Air Dry Clay or Polymer Clay Hearts
by Jane Lake
Whether you decide to make these Valentine hearts from polymer clay or air-dried clay, you can adorn them in the same way – with patterns or textures that you simply press into the clay.
I added Tiny Ribbon Bows that are easy to make by weaving narrow ribbon around a dinner fork.
To Make Air-Dry or Polymer Clay Hearts
If you are going to make a heart necklace, then I would recommend using polymer clay for more durability. But air-drying clay is fine for ornamental hearts that will be hung from a ribbon or displayed on a shelf. Painting, or applying a protective finish, will strengthen both types of clay.
What You Will Need:
- polymer clay such as Sculpey , or air-dry clay, such as Crayola Air Dry Clay 5 Lb Bucket, White.
- rolling pin (in a pinch, use a wine bottle, or an aerosol can)
- heart shaped cookie cutter
- wooden skewer
- glass cutting board or ceramic tile
- optional: acrylic paint or varnish; sticky tape and craft sticks
Rolling the Clay
The smooth, shiny surface of a glass cutting board or ceramic tile makes an ideal surface for rolling your clay but, if you don’t have either of these handy, try taping down a sheet of tracing paper instead and roll the clay on it.
There are special rolling tools for clay, but a rolling pin, aerosol can or an empty wine bottle will also work well.
Take a lump of clay and knead it a little with your fingers to make it pliable. If the air dry clay is too dry, you may add a few drops of water. Flatten the clay with your fingers and place it on your work surface for rolling.
For clay hearts that are very flat and even, you can, if you wish, roll the clay between two wooden sticks of the right thickness. Tape the sticks down on your work surface in two parallel lines and roll the clay between them, running the rolling pin over the sticks until the clay is rolled out.
Cutting Out Hearts
One of the easiest ways to make a heart shape is to use a pre-made heart-shaped cookie cutter. These may be metal or plastic. Just press the cookie cutter into the flattened clay right down to the work surface. Keep a finger on the cookie cutter to prevent it from moving around as you peel away the excess clay around the shape.
You can also make a heart-shaped template from light cardboard (cereal box cardboard would be fine). Place the template onto the rolled clay then lightly trace around it with a toothpick. Remove the template and cut out the shape with a sharp knife.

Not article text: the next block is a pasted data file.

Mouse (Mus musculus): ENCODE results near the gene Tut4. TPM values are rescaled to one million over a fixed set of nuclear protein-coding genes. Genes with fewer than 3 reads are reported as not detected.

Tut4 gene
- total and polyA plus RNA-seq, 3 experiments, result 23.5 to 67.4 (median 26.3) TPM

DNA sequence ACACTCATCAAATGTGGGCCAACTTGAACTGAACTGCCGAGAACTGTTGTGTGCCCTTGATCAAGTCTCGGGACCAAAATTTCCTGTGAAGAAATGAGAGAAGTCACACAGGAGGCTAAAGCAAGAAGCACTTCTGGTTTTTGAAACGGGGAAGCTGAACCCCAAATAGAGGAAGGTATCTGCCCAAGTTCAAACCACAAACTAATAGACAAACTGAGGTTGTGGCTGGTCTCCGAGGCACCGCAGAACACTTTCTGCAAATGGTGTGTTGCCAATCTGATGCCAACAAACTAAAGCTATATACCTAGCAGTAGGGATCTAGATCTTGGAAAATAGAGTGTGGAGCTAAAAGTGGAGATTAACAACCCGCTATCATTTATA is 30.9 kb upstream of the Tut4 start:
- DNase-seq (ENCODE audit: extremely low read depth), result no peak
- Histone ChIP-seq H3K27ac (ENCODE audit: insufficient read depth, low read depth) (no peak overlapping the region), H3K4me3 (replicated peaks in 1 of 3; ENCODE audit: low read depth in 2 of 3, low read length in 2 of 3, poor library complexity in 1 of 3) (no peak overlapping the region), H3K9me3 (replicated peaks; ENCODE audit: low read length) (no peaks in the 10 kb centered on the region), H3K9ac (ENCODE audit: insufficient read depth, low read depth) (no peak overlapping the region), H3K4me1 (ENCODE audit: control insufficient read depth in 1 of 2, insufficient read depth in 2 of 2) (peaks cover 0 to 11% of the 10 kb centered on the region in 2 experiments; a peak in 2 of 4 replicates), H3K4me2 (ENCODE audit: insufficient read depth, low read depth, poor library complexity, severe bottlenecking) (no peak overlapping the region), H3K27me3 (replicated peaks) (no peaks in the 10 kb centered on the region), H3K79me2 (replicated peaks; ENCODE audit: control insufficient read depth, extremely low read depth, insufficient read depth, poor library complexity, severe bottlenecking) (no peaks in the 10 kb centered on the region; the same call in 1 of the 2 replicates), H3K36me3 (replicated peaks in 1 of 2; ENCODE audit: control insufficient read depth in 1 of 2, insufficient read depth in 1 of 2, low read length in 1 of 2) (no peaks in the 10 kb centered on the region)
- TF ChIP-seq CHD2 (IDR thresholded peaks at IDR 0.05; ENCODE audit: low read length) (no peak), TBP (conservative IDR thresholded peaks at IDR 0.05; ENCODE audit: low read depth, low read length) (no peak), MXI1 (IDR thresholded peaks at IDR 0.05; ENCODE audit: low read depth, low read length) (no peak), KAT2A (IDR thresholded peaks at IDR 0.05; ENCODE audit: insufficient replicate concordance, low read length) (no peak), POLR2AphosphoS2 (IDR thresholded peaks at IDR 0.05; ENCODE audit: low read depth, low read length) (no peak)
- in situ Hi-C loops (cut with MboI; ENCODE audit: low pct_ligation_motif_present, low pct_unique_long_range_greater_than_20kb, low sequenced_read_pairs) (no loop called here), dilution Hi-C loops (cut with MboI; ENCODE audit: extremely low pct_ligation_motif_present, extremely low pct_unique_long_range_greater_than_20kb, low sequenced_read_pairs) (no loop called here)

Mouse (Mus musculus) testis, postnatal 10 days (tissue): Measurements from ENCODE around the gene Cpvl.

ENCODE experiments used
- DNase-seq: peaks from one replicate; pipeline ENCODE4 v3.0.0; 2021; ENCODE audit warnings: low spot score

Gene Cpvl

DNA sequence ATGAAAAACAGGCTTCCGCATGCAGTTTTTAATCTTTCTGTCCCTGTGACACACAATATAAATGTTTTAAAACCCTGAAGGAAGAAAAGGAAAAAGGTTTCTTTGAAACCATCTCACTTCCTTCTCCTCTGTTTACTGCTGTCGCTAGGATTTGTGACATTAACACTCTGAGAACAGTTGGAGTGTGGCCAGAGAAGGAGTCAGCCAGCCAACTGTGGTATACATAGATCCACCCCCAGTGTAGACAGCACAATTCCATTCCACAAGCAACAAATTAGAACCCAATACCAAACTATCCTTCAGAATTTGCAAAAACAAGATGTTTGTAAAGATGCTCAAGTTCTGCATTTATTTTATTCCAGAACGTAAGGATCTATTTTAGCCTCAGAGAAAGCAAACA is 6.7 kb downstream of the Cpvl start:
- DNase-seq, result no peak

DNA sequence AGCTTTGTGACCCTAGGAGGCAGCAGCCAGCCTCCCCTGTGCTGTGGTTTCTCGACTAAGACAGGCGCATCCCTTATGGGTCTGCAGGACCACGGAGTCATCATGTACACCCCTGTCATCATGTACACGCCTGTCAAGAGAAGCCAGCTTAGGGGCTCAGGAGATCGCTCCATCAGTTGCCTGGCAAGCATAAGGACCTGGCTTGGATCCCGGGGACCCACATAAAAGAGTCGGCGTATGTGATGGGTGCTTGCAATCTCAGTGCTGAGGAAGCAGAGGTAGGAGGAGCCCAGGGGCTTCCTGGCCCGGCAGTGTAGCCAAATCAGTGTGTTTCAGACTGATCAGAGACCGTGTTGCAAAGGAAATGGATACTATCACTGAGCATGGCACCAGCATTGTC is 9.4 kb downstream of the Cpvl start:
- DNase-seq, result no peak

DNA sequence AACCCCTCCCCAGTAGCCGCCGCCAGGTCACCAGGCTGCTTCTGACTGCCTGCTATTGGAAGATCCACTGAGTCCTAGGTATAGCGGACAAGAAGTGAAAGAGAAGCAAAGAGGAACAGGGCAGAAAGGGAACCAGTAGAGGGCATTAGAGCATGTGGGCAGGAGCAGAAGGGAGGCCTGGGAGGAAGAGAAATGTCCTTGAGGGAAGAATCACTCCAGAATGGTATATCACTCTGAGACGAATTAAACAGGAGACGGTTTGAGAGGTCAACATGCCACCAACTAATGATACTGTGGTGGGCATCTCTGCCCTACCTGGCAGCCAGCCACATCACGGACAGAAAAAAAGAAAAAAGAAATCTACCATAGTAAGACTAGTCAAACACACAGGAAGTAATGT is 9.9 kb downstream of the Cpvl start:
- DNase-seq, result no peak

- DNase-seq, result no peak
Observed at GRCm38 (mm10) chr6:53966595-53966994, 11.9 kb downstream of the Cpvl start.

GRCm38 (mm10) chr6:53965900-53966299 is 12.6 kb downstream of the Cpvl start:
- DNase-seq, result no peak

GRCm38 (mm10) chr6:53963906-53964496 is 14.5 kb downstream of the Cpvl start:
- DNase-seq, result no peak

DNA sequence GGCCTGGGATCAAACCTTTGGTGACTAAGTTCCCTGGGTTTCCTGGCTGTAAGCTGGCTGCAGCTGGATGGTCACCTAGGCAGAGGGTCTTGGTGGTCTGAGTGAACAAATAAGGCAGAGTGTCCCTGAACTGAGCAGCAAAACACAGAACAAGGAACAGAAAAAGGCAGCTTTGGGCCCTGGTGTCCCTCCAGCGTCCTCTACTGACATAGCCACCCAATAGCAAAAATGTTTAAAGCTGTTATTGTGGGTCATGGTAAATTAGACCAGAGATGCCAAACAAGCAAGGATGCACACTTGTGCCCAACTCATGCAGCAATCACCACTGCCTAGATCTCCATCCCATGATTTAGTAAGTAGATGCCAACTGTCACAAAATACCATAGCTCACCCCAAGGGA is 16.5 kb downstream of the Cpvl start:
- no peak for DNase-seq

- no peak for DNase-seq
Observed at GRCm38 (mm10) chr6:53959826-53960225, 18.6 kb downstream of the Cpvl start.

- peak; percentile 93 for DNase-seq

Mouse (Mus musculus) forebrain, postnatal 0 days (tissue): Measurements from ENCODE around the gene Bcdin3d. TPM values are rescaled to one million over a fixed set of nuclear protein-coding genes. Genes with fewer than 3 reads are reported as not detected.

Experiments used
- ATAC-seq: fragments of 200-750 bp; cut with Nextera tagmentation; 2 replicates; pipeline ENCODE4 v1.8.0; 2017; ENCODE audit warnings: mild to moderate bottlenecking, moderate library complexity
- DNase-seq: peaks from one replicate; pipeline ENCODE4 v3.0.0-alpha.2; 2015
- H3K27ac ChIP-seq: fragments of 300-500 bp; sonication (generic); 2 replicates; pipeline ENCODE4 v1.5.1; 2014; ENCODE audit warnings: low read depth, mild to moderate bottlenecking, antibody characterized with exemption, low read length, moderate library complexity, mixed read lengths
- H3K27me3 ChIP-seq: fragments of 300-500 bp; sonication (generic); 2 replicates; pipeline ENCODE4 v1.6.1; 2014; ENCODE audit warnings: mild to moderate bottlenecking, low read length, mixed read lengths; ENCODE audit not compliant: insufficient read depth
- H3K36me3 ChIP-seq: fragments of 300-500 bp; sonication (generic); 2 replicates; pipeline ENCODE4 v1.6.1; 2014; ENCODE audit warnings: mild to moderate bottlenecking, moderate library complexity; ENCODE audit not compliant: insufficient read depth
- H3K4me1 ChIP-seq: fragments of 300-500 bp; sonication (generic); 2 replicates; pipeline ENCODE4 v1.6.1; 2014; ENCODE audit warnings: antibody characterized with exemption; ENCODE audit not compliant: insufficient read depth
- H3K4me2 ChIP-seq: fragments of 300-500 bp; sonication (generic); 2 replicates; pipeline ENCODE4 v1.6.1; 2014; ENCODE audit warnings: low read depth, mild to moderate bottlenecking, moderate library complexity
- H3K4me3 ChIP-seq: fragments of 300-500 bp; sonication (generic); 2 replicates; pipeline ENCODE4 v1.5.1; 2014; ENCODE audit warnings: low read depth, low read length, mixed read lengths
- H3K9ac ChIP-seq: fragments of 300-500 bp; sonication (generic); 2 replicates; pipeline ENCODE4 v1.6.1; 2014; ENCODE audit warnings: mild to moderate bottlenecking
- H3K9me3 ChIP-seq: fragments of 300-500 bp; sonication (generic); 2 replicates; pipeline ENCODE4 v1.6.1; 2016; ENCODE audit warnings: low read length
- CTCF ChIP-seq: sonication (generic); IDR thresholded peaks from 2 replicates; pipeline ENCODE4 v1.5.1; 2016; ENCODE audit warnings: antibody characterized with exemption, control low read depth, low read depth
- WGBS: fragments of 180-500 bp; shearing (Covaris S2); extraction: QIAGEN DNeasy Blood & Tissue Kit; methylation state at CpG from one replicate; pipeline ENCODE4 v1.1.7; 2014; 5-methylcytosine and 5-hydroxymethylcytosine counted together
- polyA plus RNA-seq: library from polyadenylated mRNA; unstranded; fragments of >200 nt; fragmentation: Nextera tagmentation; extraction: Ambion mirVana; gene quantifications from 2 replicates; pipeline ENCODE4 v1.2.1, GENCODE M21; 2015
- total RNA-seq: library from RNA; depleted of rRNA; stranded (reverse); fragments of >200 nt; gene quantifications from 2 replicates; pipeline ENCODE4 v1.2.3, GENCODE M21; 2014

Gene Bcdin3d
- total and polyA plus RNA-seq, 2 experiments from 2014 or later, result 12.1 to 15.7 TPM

Applying Texture or Adding Details
There are all kinds of materials around your home that can be used to imprint texture onto your clay hearts. I used a piece of lace, a sprig of cedar, and a crystal drinking glass with a cut design. Try toothpicks or corncob skewers for making lines of indented dots. Look around and see what else you can find to make interesting designs. You can add texture to just a part of the heart, or all over it. Just press in the object, and roll it if necessary, to stamp your design in the clay.
Letter stamps from a bargain store (I found some in the toy section for $1) are fun to use on clay. You can spell out LOVE, HUGS or KISS for Valentine’s Day, or anything else you like. Check out other rubber stamps, with designs such as hearts and flowers, as well.
If you are going to hang the hearts then you must make a hole for it. This can be centered just below the cleft of the heart or added just below one of the shoulders of the heart so that it will hang on an angle. Poke the hole straight through the clay with a toothpick, skewer or a small straw, making sure that the hole is large enough for your hanger.
Set aside hearts made from air dry clay and let them harden for a few days until the clay lightens in color, keeps its shape, and is fully dried.
Follow the manufacturer’s directions for polymer clay. Usually you will bake them in a preheated oven or toaster oven, on a cookie sheet, ceramic tile, or aluminum tray. Polymer does give off some fumes as it bakes, so read any warnings on the package, and do not cook food in the oven at the same time. The minimum recommended baking time is generally 30 minutes per 1/4″ of thickness at the temperature suggested on the package. Temperatures vary by brand, ranging between 215°F and 325°F.
Painting and Decorating
When the clay hearts are fully cured you are ready to paint or decorate.
Natural clay has an appealing look left as it is, but all kinds of effects are possible using acrylic paint, glitter, mod podge, varnish and glazes.
SheLikesCute.com shows how charming the natural effect can be with a DIY: Clay Heart Mobile tutorial.
If you have stamped on letters or another design, try brushing on a base coat of acrylic paint then wiping the paint off with a paper towel. The letters or texture will be colored by the paint, making them stand out more clearly. The Poppytalk blog demonstrates this technique while making Polymer Gift Tags.
At KitchenandKids.com, see what a mom and her kids can do Creating Glitter Hearts with a watercolor wash.